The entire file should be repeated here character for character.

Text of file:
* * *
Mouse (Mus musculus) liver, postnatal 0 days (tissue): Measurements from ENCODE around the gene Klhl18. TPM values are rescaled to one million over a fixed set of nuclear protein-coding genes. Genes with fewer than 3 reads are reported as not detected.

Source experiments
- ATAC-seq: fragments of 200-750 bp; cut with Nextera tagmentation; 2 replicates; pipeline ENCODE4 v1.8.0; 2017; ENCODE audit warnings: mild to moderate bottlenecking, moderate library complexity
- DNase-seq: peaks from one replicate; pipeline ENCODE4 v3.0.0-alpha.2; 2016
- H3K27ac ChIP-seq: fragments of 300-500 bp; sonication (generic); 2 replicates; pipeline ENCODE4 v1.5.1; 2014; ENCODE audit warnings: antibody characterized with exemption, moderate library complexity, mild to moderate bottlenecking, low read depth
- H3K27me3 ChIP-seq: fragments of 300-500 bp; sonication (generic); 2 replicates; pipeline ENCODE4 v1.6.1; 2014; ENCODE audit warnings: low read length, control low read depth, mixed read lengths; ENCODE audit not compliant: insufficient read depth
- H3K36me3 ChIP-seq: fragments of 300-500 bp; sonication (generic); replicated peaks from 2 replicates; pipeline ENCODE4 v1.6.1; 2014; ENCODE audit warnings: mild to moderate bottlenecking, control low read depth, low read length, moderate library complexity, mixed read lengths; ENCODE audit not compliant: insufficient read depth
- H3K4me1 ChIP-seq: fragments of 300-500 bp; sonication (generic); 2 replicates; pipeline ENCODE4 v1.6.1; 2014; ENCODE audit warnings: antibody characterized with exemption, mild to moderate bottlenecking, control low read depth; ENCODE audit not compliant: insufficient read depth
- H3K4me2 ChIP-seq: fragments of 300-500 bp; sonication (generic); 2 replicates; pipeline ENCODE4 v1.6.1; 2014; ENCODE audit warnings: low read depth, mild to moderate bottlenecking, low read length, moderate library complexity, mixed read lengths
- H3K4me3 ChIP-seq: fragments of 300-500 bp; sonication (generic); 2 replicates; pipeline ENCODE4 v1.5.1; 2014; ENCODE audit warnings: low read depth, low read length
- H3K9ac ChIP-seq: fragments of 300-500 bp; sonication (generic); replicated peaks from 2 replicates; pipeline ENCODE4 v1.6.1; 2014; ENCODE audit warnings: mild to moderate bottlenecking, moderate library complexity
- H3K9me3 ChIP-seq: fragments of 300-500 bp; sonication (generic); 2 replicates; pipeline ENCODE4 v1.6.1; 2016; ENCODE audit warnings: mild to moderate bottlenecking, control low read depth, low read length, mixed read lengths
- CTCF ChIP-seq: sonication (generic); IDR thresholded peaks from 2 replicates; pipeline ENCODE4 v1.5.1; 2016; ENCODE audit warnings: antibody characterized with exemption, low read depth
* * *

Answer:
Mouse (Mus musculus) liver, postnatal 0 days (tissue): Measurements from ENCODE around the gene Klhl18. TPM values are rescaled to one million over a fixed set of nuclear protein-coding genes. Genes with fewer than 3 reads are reported as not detected.

Source experiments
- ATAC-seq: fragments of 200-750 bp; cut with Nextera tagmentation; 2 replicates; pipeline ENCODE4 v1.8.0; 2017; ENCODE audit warnings: mild to moderate bottlenecking, moderate library complexity
- DNase-seq: peaks from one replicate; pipeline ENCODE4 v3.0.0-alpha.2; 2016
- H3K27ac ChIP-seq: fragments of 300-500 bp; sonication (generic); 2 replicates; pipeline ENCODE4 v1.5.1; 2014; ENCODE audit warnings: antibody characterized with exemption, moderate library complexity, mild to moderate bottlenecking, low read depth
- H3K27me3 ChIP-seq: fragments of 300-500 bp; sonication (generic); 2 replicates; pipeline ENCODE4 v1.6.1; 2014; ENCODE audit warnings: low read length, control low read depth, mixed read lengths; ENCODE audit not compliant: insufficient read depth
- H3K36me3 ChIP-seq: fragments of 300-500 bp; sonication (generic); replicated peaks from 2 replicates; pipeline ENCODE4 v1.6.1; 2014; ENCODE audit warnings: mild to moderate bottlenecking, control low read depth, low read length, moderate library complexity, mixed read lengths; ENCODE audit not compliant: insufficient read depth
- H3K4me1 ChIP-seq: fragments of 300-500 bp; sonication (generic); 2 replicates; pipeline ENCODE4 v1.6.1; 2014; ENCODE audit warnings: antibody characterized with exemption, mild to moderate bottlenecking, control low read depth; ENCODE audit not compliant: insufficient read depth
- H3K4me2 ChIP-seq: fragments of 300-500 bp; sonication (generic); 2 replicates; pipeline ENCODE4 v1.6.1; 2014; ENCODE audit warnings: low read depth, mild to moderate bottlenecking, low read length, moderate library complexity, mixed read lengths
- H3K4me3 ChIP-seq: fragments of 300-500 bp; sonication (generic); 2 replicates; pipeline ENCODE4 v1.5.1; 2014; ENCODE audit warnings: low read depth, low read length
- H3K9ac ChIP-seq: fragments of 300-500 bp; sonication (generic); replicated peaks from 2 replicates; pipeline ENCODE4 v1.6.1; 2014; ENCODE audit warnings: mild to moderate bottlenecking, moderate library complexity
- H3K9me3 ChIP-seq: fragments of 300-500 bp; sonication (generic); 2 replicates; pipeline ENCODE4 v1.6.1; 2016; ENCODE audit warnings: mild to moderate bottlenecking, control low read depth, low read length, mixed read lengths
- CTCF ChIP-seq: sonication (generic); IDR thresholded peaks from 2 replicates; pipeline ENCODE4 v1.5.1; 2016; ENCODE audit warnings: antibody characterized with exemption, low read depth